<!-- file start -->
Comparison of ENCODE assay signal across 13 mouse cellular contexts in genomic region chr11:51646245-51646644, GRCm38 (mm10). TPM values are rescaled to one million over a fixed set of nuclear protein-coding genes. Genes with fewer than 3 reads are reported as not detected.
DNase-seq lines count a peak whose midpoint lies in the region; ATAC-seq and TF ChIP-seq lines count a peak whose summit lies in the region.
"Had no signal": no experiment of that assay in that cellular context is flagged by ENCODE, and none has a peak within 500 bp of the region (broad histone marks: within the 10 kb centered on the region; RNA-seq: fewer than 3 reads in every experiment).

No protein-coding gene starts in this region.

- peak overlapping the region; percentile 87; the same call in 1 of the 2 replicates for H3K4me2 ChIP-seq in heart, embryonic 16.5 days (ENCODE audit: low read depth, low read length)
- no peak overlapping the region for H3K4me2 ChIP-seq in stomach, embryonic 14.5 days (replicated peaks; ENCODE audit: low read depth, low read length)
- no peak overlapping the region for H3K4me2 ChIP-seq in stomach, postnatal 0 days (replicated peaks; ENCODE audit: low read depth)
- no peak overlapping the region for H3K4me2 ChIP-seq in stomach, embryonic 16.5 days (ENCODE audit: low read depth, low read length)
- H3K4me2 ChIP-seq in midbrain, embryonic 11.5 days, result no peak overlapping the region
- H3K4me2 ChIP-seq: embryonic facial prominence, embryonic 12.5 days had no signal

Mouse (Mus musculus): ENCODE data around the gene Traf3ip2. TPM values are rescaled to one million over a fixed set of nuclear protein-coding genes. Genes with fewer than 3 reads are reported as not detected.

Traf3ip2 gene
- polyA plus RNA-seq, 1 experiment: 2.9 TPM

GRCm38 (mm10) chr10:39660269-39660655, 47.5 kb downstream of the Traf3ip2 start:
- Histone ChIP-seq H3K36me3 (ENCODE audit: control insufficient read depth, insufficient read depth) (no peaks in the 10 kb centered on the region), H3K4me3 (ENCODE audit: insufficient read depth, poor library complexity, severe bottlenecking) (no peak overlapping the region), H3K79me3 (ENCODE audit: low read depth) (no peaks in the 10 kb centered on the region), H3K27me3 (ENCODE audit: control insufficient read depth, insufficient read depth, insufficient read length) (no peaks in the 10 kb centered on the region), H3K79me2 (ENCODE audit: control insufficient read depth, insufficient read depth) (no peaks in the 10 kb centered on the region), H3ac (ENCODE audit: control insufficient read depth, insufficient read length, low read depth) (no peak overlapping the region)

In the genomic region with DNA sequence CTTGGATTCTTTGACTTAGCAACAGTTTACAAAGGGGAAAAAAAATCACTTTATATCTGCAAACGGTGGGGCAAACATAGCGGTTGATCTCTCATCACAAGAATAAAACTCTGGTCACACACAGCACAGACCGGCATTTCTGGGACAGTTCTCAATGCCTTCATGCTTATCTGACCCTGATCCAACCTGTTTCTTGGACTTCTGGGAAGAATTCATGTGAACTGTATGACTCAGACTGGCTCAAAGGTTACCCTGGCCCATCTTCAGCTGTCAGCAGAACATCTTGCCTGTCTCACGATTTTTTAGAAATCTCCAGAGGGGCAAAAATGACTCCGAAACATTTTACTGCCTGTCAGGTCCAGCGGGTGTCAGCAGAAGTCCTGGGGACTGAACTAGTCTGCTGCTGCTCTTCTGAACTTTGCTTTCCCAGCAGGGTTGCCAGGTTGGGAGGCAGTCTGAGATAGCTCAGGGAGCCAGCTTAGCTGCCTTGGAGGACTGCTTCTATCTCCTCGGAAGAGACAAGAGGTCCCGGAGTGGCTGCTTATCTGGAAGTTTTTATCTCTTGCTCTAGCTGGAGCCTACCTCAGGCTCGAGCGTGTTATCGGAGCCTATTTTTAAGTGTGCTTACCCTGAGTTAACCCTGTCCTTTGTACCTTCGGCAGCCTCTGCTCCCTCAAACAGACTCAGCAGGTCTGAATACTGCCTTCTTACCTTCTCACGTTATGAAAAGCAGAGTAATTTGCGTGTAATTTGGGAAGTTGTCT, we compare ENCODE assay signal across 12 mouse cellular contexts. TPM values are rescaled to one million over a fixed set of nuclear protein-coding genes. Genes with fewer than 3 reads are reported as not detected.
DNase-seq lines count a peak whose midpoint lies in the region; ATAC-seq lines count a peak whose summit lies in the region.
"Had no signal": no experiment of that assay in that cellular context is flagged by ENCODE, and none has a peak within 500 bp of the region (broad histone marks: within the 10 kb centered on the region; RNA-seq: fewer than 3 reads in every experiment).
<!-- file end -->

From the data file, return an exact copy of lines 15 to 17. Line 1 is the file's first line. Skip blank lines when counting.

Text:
- Histone ChIP-seq H3K36me3 (ENCODE audit: control insufficient read depth, insufficient read depth) (no peaks in the 10 kb centered on the region), H3K4me3 (ENCODE audit: insufficient read depth, poor library complexity, severe bottlenecking) (no peak overlapping the region), H3K79me3 (ENCODE audit: low read depth) (no peaks in the 10 kb centered on the region), H3K27me3 (ENCODE audit: control insufficient read depth, insufficient read depth, insufficient read length) (no peaks in the 10 kb centered on the region), H3K79me2 (ENCODE audit: control insufficient read depth, insufficient read depth) (no peaks in the 10 kb centered on the region), H3ac (ENCODE audit: control insufficient read depth, insufficient read length, low read depth) (no peak overlapping the region)

In the genomic region with DNA sequence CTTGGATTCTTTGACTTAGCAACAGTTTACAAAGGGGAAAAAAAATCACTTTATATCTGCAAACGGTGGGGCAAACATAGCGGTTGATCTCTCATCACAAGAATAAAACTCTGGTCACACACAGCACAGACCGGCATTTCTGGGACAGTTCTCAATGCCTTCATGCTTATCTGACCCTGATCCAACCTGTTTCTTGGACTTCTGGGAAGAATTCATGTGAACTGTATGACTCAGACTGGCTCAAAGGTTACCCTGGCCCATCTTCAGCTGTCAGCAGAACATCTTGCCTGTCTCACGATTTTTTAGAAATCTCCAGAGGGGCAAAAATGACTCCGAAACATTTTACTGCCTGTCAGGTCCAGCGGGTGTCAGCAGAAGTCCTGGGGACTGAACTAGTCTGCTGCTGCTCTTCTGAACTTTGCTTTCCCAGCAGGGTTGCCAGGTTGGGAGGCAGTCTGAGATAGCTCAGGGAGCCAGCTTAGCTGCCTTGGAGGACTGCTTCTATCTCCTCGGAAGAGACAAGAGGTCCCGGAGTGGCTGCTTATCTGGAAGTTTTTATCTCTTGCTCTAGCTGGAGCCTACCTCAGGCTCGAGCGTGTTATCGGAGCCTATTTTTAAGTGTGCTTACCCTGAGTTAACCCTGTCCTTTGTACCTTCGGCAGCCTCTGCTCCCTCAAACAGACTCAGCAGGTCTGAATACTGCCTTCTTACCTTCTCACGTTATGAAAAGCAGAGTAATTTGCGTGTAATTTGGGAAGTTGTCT, we compare ENCODE assay signal across 12 mouse cellular contexts. TPM values are rescaled to one million over a fixed set of nuclear protein-coding genes. Genes with fewer than 3 reads are reported as not detected.
DNase-seq lines count a peak whose midpoint lies in the region; ATAC-seq lines count a peak whose summit lies in the region.